How Do You Do A Lease Option In Texas And Other Restrictive States?
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Read Transcript for “How Do You Do A Lease Option In Texas And Other Restrictive States?”
You can still do lease options in Texas but you have to structure them differently after six months. Here’s how.
“How do you do your For Rent Method in North Carolina and Texas?” – Mike Manahan, Missouri
Joe: Texas has its own special little world and the way they do things is very different. I’ve had several people ask about Texas. Let me get into the Texas issue for you here, because it’s more restrictive than North Carolina.
Joe: Texas has new legislation that’s about a year old about lease options. They don’t outlaw lease options. They just make you do a lot of disclosure with them. I think that it’s so onerous that it’s not worth doing in Texas that way. That’s only for lease options that are more than six months.
Joe: What I suggest you do is you do a lease option for six months and then turn it into a land contract. That land contract can last for another six months, at which time they can refinance the property. Come to think of it, I would do another 12 months after the lease option.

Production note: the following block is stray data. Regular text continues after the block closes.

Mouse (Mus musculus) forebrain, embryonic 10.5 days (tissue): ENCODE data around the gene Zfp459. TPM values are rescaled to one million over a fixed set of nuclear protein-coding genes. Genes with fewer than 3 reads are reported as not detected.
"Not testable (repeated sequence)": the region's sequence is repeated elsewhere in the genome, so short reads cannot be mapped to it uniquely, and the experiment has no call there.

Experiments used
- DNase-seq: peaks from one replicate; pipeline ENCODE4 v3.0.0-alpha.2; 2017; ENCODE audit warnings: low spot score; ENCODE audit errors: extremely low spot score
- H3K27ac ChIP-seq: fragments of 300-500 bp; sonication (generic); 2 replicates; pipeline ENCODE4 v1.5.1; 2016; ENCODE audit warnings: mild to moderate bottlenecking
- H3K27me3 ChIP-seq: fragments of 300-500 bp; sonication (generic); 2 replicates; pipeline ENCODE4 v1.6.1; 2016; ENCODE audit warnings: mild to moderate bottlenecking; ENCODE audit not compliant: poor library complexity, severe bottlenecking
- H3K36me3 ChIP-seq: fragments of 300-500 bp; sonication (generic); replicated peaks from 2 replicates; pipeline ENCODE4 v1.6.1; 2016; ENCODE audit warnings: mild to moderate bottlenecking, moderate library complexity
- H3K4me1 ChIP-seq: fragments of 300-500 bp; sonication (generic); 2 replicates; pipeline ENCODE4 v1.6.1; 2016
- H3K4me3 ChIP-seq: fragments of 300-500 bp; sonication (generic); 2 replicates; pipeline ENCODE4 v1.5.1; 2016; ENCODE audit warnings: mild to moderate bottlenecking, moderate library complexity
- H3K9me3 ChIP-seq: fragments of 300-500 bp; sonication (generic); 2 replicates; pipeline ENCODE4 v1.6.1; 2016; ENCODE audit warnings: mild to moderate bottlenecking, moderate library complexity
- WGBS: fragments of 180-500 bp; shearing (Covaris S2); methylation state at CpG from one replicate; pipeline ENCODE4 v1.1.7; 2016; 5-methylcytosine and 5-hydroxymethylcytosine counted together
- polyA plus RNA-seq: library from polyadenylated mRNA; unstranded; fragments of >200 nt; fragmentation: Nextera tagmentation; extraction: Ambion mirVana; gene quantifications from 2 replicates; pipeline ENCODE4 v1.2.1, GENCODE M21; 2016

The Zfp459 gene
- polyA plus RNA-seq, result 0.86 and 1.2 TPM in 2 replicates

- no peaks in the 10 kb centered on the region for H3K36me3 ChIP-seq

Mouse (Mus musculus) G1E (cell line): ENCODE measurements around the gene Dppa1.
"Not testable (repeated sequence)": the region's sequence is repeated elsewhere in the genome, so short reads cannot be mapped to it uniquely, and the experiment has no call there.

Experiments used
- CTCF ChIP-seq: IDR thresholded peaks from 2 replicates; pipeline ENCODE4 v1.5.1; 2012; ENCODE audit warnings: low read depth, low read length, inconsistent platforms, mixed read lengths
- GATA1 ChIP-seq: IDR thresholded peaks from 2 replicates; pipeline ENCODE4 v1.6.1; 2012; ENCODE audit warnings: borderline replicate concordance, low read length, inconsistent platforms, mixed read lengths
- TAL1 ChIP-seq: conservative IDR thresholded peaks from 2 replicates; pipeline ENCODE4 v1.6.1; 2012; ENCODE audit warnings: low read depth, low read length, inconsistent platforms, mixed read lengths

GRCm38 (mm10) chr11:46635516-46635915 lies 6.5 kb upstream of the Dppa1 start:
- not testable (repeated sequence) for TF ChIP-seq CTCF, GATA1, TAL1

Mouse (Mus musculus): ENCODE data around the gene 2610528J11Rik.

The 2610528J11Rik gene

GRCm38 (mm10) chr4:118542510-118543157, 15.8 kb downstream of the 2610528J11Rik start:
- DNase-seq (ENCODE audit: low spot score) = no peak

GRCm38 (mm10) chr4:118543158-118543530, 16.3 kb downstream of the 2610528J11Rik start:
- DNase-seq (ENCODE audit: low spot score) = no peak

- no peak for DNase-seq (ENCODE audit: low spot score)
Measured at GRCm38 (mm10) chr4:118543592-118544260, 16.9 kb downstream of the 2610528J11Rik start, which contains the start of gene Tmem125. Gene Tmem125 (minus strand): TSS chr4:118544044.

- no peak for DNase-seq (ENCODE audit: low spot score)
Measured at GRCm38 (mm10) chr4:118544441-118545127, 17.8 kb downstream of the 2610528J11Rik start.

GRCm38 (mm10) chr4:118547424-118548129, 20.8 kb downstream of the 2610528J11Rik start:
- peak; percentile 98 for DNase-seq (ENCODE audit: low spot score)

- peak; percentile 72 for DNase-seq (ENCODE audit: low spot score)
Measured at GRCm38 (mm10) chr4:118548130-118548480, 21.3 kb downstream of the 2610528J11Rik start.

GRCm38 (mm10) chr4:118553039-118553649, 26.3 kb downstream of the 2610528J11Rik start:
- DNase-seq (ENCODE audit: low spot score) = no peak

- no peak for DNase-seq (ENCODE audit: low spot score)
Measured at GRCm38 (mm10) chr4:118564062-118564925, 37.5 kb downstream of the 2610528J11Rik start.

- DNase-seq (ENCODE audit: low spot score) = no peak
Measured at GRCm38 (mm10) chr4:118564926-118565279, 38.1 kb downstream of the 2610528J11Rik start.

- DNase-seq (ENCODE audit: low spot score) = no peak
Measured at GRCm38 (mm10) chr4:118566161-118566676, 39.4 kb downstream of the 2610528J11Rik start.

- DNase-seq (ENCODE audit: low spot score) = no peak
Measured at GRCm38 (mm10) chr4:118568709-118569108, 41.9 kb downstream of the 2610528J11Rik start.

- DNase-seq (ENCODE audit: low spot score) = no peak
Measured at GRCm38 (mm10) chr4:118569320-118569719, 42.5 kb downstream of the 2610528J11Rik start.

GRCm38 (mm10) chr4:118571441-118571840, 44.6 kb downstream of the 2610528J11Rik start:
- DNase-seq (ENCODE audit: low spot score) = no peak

Joe: So, within six months, if they make their payments on time, then it will be converted into a land contract for 12 months. A land contract then lasts for 12 months, and after that time, on a land contract, you can refinance the loan rather than getting a new purchased money mortgage for it, which makes it a little easier because the qualifications are a little less and you don’t need a down payment. It’s a much better way to finance a property to refinance than it is to do it as an original purchase.
Joe: After 18 months, they’re able to buy the property. If they don’t, their contract expires and then the property comes back to you. That’s the easiest way to do it in Texas, in my opinion. You can still advertise it as a lease option, which is the way that we get the most leads, and just do a different structure. I hope that helps.